keeping things consistent with editor configs

2020-04-03

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~3 min read

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484 words

Today, I want to talk about adding another tool designed to improve the developer experience by making easy: Editor Configs.

Other Solutions: Linters

Before getting into editor config, first a short aside on linters.

Tools like prettier and eslint are wonderful for linting and keeping projects clean. Linters, however, work by cleaning up code after it’s been written.

That means that unless you set them to clean on every save, it’s likely you’ll have a git log that looks a little like this:

* 02b2595 2020-03-14 | refactor: lint
* 8ea04ca 2020-03-14 | feat: add def
* a0787e7 2020-03-14 | refactor: lint
* 95299fe 2020-03-14 | feat: add abc

Yes, there are configurations to mitigate this - including rebasing, but the editor configuration file is a simple one for some of the more basic linting nuisances.

How Editor Config Fits In

Editor config handles a few cases particularly well, which can combine with linters nicely:

  1. They change the actual performance of the editor vs cleaning up after the fact
  2. They facilitate cross-platform development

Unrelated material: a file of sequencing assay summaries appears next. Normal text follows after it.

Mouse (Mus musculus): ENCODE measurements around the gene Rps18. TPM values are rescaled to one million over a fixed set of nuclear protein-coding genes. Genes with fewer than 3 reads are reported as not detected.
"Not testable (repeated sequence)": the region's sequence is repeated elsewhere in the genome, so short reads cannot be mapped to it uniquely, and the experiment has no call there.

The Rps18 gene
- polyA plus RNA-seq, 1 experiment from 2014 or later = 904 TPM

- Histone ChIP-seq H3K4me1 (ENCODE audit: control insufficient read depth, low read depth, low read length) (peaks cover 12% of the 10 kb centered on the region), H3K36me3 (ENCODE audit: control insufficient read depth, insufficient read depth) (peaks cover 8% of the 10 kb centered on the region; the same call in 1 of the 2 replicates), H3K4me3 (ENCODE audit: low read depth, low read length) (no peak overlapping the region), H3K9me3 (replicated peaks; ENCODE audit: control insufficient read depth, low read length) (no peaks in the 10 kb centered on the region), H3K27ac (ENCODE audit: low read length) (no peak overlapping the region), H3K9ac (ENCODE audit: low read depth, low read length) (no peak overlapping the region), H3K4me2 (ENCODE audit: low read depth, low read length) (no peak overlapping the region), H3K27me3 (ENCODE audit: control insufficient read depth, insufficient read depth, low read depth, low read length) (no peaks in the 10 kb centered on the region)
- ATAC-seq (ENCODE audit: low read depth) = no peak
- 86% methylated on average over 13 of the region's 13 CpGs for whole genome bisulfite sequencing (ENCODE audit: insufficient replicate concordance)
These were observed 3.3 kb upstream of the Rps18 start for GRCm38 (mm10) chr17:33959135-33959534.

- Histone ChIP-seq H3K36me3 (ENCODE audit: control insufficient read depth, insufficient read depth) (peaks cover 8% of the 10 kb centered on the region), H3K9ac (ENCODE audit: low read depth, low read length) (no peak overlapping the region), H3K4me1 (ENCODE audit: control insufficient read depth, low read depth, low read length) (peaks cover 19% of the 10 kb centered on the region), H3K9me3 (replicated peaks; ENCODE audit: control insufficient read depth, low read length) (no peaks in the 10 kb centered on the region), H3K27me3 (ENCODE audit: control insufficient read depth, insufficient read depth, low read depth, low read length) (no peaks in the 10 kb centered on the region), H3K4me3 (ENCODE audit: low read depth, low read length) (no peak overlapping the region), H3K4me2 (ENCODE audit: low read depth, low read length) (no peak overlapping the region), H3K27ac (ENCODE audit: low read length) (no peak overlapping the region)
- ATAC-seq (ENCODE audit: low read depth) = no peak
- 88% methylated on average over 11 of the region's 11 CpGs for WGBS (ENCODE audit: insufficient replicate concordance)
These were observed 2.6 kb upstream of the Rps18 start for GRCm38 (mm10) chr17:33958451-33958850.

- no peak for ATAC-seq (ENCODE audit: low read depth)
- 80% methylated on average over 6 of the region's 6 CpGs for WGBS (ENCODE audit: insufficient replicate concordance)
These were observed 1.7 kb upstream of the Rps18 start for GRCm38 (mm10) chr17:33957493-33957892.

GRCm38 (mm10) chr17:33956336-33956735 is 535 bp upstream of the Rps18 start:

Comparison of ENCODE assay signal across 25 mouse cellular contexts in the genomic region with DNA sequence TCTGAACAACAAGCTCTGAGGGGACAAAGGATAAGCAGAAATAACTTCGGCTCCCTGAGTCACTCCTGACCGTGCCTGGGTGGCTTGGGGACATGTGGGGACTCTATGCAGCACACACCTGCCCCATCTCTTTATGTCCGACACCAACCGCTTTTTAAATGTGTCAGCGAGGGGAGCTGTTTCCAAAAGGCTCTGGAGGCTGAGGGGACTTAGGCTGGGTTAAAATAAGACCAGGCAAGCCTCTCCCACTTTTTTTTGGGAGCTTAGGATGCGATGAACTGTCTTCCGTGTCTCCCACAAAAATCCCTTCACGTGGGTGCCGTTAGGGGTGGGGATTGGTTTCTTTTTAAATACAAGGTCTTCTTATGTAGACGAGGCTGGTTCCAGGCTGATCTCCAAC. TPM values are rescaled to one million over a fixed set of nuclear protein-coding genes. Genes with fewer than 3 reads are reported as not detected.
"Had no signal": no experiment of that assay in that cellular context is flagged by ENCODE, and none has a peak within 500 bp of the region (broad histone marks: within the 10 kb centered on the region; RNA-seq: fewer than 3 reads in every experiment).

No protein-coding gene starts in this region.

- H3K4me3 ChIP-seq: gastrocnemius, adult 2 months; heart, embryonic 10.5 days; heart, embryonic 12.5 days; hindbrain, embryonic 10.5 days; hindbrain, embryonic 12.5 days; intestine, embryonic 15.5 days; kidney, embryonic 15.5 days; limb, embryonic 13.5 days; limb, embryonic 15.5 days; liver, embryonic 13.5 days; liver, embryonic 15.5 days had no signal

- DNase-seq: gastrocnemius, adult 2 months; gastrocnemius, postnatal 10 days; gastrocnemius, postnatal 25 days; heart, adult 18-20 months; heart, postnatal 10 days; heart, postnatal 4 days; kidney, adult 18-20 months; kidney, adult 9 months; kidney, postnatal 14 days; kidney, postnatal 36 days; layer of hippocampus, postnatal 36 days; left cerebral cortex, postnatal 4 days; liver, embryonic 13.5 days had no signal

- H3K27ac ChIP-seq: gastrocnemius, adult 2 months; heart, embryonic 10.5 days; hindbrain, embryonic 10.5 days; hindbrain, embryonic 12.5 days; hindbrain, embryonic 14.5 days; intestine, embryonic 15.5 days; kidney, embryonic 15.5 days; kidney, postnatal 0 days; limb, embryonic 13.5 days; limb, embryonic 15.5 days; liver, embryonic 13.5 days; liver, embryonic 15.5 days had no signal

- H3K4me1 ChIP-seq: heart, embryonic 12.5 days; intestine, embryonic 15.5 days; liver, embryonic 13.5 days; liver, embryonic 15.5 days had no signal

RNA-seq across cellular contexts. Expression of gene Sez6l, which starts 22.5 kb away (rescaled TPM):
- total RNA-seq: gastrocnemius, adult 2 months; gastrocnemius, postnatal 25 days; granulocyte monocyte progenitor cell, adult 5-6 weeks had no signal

Unlike linting, with Editor Configs, changes are made as you type. If you set your indent_size=4 and then tab, you’ll get four character worth of space. No need to clean up and lint later.

Editor Config facilitates cross-platform development (by which I mean some devs working on a Windows machine and others on Unix) with settings like the end_of_line property.

Carl Saunders (deadlybyte) wrote a good article on the pain this can cause on Dev.To (see here: 🙏 Please Add .gitattributes To Your Git Repository), but suffice to say: making a decision on how you want lines to end can avoid a lot of linting pain.

Using Editor Config

Using it is also really simple. A number of editors have built-in support for it. Just put a .editorconfig file in the root of your project and away you go.

For those editors that don’t have native support, many have plugins (like VSCode).

Once you’re set up (either by using an IDE like Webstorm with native support or with a plugin installed on VS Code), add your .editorconfig file to the root of the project.

My standard .editorconfig file:

# EditorConfig helps developers define and maintain consistent
# coding styles between different editors and IDEs
# editorconfig.org

root = true

[*] # Applies rules to all file types

# Holy-War Section
indent_style = space
indent_size = 4

# Cross-Platform Consistency
end_of_line = lf
charset = utf-8
trim_trailing_whitespace = true
insert_final_newline = true

Wrapping Up

That’s it! Using Editor Config is simple and can help avoid a lot of unnecessary conversations / linting pain. Moreover, it can clean up your git history - which is always a plus!

Credit to Greg Lobinski for using Editor Config in his gatsby-start-hero-blog, which is where I first saw a .editorconfig file and it spurred this investigation.


Hi there and thanks for reading! My name's Stephen. I live in Chicago with my wife, Kate, and dog, Finn. Want more? See about and get in touch!